Electric skateboards can be hacked, too

News of cars being hacked have, as expected, instilled fear in the public, but don't think turning to an electric skateboard will eliminate the risk. A new exploit called, appropriately enough, "FacePlant", has been developed to show that electric skateboards can be just as vulnerable to hackers as some cars, and it isn't a concern to take lightly. While a skateboard isn't as big of a deal as a 2-ton vehicle cruising down the highway, it'll still be a problem if you're cruising down the road and your board, without warning, locks up.

The exploit was developed by Richo Healey and Mike Ryan. Healey got the idea when, while riding his skateboard through an intersection, it came to a sudden stop and sent him flying forward. He surmised that Bluetooth noise in the area had likely caused the problem, but it also got him thinking: could he replicate that event?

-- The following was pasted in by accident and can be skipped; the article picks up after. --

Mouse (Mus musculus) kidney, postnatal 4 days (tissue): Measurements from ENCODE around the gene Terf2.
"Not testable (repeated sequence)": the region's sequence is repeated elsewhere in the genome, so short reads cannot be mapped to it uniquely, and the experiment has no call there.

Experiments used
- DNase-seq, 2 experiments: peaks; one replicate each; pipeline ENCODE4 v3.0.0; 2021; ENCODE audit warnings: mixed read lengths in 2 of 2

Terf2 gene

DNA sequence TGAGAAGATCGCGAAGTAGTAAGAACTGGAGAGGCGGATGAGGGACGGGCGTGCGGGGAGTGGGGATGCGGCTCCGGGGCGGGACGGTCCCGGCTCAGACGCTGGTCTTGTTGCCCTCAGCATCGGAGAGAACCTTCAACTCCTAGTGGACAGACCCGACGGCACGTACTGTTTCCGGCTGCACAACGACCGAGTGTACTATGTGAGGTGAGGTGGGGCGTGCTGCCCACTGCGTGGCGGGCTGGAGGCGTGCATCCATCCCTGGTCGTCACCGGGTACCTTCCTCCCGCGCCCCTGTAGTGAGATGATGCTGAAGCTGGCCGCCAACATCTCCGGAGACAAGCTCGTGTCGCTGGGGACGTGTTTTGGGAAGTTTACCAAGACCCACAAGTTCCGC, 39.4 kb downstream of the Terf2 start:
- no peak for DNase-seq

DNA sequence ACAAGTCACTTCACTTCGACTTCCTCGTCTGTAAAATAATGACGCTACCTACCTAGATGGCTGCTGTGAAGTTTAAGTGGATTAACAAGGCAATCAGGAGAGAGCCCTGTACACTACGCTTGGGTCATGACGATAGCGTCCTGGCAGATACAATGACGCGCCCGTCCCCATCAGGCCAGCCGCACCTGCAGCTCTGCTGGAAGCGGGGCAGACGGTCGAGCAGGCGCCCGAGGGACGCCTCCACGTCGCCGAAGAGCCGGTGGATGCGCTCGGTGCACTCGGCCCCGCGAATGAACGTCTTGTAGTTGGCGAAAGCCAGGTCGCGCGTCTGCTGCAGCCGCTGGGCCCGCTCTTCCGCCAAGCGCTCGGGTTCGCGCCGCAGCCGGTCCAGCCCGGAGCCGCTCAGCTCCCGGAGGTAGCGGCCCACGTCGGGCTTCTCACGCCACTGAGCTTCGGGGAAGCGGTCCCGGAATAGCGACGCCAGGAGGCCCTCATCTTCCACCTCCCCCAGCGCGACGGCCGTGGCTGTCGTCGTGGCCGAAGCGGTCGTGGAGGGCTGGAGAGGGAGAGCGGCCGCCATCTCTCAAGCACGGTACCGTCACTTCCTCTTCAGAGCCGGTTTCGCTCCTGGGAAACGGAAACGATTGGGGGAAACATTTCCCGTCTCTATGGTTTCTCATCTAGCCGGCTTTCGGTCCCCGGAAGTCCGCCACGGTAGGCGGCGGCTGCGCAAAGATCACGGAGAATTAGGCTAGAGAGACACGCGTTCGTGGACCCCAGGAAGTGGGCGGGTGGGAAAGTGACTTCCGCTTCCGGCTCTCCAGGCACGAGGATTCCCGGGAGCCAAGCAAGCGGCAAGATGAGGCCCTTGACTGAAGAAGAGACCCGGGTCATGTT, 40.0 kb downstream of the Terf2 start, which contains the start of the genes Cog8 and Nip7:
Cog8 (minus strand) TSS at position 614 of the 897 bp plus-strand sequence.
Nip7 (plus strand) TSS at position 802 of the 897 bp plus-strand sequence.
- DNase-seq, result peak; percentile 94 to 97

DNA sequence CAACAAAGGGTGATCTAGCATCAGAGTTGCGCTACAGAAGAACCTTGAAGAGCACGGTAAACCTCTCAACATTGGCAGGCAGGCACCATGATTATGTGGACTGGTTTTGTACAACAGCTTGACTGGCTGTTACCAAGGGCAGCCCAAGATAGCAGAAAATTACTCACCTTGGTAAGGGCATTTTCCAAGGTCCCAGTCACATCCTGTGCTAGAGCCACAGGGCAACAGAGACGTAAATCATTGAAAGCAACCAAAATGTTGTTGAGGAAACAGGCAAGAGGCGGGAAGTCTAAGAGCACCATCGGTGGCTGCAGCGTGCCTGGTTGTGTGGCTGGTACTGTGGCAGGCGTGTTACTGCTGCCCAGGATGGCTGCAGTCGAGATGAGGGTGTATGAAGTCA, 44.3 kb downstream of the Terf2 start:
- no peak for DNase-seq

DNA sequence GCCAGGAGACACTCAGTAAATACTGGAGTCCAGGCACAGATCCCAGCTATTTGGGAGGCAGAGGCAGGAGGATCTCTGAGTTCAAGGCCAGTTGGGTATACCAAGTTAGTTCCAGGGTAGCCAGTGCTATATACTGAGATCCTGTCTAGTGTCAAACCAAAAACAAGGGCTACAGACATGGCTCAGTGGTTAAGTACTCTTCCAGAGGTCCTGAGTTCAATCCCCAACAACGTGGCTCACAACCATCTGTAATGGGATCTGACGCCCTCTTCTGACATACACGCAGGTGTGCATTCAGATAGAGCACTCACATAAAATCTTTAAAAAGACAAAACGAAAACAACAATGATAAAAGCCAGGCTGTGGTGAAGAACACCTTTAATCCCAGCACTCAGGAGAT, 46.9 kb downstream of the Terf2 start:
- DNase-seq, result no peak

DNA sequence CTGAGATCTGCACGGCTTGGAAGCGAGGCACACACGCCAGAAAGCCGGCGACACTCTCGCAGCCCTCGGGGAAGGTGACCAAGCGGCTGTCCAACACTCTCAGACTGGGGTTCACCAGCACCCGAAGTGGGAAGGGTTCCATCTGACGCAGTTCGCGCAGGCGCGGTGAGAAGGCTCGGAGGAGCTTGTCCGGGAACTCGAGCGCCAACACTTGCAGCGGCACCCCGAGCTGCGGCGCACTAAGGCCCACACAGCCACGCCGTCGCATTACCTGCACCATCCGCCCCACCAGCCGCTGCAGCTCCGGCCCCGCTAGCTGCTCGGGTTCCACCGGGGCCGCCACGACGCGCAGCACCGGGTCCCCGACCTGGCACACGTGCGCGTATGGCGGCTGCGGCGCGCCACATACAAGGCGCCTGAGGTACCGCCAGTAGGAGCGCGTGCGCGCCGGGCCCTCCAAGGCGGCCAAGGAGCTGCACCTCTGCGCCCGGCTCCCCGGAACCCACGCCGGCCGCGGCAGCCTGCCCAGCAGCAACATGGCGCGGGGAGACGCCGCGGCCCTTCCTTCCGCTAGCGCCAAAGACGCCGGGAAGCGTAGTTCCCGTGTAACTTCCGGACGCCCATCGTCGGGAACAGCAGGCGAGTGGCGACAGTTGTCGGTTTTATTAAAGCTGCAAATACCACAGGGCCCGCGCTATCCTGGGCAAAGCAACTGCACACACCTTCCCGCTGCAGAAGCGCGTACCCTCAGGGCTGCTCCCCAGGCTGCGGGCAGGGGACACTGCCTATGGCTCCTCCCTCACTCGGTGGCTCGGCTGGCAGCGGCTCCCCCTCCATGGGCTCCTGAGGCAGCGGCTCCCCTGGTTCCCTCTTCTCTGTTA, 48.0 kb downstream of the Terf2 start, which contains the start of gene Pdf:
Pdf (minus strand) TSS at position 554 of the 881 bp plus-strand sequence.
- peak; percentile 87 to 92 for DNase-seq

Such is how the FacePlant exploit was born; says the duo, FacePlant gives them total control over an electric skateboard. They can send it into reverse or, as in the intersection that day, make it stop on a dime, both of which could cause big injuries to the person standing on it.

The board they did their research on is the Boosted skateboard, the E-Go, and a board by Australian company Revo. Each board had at least one vulnerability. The pair plan to discuss their findings at Def Con in Vegas, and will hopefully lead to more security in the industry.